sad thing is that there is now no room for compromise between an intransigent PM and the 'other half' of this country. His combination of venom and vindictiveness seems reason-proof.

Ozlem's Turkish Table said...

I know how you feel Joy, being away from a city you love and trying to make sense of it all - and no sense - London is amongst the cities where the real estate is the most expensive, yet the city is surrounded by lush parks.. that is a sign of civilization. Hope and wish the country we love live the way it deserves - do enjoy your trip to Istanbul!

Joy said...

@Alan, you make a good point! Hard to say what's going to happen!

@Ozlem,True! Why can't green space and development go hand in hand? Surely, parks would make the city and areas more attractive! I need to stock up in my beloved Eminonu. :-)

Unknown said...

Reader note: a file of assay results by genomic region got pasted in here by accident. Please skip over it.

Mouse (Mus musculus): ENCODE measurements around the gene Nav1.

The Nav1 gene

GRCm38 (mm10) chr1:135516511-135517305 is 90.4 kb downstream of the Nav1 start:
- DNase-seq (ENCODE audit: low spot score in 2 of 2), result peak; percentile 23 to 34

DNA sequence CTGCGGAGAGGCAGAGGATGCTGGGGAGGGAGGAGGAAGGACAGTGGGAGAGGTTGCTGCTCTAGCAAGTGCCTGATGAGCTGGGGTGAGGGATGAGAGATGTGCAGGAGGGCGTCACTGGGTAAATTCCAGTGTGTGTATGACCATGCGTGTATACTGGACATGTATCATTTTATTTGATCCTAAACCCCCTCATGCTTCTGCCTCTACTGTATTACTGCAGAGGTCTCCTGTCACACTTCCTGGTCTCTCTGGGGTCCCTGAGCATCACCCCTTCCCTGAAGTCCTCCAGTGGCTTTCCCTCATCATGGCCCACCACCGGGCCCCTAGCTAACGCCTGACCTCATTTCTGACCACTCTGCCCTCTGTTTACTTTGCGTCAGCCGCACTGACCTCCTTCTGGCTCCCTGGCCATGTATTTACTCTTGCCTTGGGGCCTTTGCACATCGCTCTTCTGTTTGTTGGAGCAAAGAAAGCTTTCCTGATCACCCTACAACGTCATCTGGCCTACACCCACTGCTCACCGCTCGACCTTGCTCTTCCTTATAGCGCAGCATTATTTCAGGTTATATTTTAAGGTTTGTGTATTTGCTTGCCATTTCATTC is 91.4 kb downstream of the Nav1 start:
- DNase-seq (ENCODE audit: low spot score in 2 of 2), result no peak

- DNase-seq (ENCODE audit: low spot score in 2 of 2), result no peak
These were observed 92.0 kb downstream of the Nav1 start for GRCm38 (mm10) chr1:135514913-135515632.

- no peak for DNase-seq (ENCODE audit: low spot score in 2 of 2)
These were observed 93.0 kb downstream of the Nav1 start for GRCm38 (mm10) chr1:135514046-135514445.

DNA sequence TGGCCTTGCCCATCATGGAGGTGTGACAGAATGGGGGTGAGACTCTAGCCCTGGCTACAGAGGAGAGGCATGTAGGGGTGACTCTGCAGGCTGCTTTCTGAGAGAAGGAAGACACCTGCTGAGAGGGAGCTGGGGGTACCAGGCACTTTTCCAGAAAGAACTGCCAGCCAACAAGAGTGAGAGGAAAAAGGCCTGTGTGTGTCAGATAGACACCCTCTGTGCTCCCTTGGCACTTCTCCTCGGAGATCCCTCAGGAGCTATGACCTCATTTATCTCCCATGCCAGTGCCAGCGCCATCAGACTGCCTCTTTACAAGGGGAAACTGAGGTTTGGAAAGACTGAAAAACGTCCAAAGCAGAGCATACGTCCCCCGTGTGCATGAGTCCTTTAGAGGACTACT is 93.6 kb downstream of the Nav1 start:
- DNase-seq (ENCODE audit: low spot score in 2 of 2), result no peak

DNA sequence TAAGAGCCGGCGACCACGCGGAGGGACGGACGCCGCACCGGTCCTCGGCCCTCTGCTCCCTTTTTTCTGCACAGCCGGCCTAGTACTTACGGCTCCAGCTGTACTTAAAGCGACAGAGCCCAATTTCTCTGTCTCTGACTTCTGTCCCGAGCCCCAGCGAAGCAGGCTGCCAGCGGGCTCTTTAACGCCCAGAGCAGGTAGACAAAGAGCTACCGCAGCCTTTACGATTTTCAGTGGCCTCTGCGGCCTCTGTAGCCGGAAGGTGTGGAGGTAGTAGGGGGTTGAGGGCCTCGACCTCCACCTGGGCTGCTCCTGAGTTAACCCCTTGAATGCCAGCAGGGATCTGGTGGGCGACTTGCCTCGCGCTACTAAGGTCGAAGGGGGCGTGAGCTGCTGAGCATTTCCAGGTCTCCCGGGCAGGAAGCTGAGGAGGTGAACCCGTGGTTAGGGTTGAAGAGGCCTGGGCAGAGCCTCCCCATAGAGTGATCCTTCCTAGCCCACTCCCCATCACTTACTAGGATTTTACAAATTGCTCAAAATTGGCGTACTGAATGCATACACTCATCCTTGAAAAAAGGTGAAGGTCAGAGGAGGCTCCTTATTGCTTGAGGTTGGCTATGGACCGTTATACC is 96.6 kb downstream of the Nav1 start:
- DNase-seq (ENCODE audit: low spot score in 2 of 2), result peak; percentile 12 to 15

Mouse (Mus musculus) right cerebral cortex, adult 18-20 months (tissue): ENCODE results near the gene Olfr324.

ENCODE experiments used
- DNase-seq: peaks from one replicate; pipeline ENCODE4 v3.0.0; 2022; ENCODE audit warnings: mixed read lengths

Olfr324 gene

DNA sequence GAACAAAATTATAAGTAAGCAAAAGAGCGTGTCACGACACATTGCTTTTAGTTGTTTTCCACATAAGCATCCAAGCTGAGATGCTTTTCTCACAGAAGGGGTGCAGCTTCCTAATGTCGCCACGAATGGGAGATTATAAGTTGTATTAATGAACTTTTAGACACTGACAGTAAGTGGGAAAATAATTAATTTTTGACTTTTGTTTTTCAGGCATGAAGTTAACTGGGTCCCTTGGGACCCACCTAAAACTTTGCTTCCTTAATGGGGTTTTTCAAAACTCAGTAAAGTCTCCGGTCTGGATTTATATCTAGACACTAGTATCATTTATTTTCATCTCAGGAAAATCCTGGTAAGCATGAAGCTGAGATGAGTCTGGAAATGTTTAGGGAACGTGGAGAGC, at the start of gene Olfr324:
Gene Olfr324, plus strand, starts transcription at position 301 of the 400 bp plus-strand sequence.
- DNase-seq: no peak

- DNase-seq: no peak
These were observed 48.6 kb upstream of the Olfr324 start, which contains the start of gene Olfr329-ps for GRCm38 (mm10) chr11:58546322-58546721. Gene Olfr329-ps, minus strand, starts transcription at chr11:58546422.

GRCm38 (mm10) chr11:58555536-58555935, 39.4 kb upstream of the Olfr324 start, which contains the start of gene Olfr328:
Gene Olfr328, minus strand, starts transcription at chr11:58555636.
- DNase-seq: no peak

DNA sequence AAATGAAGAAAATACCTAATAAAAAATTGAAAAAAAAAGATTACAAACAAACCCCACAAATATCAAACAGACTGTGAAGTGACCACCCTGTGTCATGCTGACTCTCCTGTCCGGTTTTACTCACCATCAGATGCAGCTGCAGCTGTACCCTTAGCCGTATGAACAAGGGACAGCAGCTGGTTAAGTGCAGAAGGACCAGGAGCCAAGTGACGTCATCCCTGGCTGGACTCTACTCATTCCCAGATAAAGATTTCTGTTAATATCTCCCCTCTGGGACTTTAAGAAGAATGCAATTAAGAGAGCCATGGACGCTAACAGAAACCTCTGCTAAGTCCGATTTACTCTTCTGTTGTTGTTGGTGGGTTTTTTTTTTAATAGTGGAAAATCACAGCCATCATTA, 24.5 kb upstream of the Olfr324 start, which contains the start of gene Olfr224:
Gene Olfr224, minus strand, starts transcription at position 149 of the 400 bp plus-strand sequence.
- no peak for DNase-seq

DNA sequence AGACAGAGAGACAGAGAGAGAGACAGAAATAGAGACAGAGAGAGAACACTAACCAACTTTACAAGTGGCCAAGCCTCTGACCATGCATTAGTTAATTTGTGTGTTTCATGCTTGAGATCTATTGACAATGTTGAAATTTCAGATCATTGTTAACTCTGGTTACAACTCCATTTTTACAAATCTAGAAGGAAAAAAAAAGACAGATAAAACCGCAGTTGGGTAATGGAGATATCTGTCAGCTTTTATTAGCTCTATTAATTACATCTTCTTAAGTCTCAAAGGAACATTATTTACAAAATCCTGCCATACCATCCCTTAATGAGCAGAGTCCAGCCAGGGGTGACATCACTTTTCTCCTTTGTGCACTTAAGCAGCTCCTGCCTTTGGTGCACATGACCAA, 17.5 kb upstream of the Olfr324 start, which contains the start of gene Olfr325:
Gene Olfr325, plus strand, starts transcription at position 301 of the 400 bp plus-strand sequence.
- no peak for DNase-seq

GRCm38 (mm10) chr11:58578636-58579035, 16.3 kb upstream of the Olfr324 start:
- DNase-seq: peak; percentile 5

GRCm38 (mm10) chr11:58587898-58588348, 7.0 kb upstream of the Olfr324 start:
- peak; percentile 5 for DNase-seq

I thought of you the first time Beşiktaş was covered in gas and the banging went on through the night. It's certainly been an experience living here the last couple of weeks and I would loved to have seen your posts on it (I am really enjoying getting a taste of somewhere else too though so it's swings and roundabouts as the saying goes!). I have not been able to hide this from the kids at all because it is loud!! Pot banging is one Istanbul experience I never predicted for the kids but one happy outcome of all this unrest has been that the kids get to hit saucepans as loud as they like for half an hour every evening! Today does feel scary though, it's incredibly unsettling. I loved your perspective from up high about Istanbul's green spaces and also Ozlem's comment on your post about civilisation and green spaces. Take care where you are, it may be that what is happening here is actually easier to see clearly with a bit of distance. xxxxx

Joy said...

@Julia, Thanks for your nice comments! What an experience to teach your kids! Being an outsider from the protests does give you a different view, but I still miss being able to support our friends in Istanbul too. I can only hope for the best for our former "home" country!